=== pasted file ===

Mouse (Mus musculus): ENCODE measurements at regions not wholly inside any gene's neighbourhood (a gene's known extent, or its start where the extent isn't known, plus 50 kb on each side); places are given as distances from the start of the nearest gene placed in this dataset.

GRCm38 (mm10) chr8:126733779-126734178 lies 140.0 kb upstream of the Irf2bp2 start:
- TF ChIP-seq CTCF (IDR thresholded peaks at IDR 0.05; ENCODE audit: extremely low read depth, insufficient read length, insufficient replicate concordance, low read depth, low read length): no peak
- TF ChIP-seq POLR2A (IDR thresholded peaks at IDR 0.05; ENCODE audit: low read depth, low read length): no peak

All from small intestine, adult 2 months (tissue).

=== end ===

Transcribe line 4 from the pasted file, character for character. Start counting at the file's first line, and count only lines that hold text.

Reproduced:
- TF ChIP-seq POLR2A (IDR thresholded peaks at IDR 0.05; ENCODE audit: low read depth, low read length): no peak